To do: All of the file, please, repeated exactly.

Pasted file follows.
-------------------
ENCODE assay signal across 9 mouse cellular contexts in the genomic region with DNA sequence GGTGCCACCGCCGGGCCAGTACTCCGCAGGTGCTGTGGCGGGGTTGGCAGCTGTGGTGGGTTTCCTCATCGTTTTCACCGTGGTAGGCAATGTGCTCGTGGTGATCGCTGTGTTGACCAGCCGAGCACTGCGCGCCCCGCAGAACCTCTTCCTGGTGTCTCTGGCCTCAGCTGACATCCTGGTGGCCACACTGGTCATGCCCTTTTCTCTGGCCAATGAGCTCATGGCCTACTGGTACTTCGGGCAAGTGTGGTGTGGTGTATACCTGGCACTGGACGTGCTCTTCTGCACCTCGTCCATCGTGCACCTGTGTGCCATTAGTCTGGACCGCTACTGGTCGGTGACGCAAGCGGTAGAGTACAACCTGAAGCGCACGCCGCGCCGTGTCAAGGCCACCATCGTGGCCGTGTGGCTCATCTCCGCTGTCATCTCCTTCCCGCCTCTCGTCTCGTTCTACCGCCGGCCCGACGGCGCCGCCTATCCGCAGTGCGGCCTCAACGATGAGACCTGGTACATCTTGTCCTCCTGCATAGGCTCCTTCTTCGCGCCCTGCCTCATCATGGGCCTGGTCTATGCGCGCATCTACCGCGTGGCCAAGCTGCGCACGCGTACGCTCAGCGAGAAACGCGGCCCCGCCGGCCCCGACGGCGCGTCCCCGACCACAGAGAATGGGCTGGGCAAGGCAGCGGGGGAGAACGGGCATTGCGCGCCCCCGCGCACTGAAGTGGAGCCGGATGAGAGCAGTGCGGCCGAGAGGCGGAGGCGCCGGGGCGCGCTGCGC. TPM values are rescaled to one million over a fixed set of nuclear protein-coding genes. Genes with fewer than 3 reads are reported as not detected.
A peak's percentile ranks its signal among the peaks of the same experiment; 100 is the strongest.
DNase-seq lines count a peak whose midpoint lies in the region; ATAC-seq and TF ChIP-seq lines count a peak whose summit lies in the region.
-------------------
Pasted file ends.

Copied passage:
ENCODE assay signal across 9 mouse cellular contexts in the genomic region with DNA sequence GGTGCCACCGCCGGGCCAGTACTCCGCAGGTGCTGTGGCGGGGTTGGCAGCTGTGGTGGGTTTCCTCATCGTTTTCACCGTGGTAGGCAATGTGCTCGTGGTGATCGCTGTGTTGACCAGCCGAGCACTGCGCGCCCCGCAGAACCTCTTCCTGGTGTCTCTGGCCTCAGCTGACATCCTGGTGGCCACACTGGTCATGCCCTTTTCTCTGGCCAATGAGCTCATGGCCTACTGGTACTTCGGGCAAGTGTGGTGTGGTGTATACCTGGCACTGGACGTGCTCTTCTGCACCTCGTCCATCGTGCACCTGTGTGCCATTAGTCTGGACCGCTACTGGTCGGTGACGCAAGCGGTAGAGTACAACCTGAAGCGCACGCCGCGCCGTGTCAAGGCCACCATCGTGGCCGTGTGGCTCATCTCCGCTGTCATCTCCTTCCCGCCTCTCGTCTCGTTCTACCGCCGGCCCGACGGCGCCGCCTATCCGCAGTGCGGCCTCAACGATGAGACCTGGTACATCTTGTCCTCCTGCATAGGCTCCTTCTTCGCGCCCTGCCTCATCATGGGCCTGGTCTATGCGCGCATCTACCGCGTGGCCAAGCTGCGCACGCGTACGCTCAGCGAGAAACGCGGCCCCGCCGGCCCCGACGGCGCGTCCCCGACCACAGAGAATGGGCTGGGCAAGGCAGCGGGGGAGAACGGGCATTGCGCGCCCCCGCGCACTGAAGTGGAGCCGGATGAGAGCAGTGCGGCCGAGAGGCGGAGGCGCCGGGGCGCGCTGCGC. TPM values are rescaled to one million over a fixed set of nuclear protein-coding genes. Genes with fewer than 3 reads are reported as not detected.
A peak's percentile ranks its signal among the peaks of the same experiment; 100 is the strongest.
DNase-seq lines count a peak whose midpoint lies in the region; ATAC-seq and TF ChIP-seq lines count a peak whose summit lies in the region.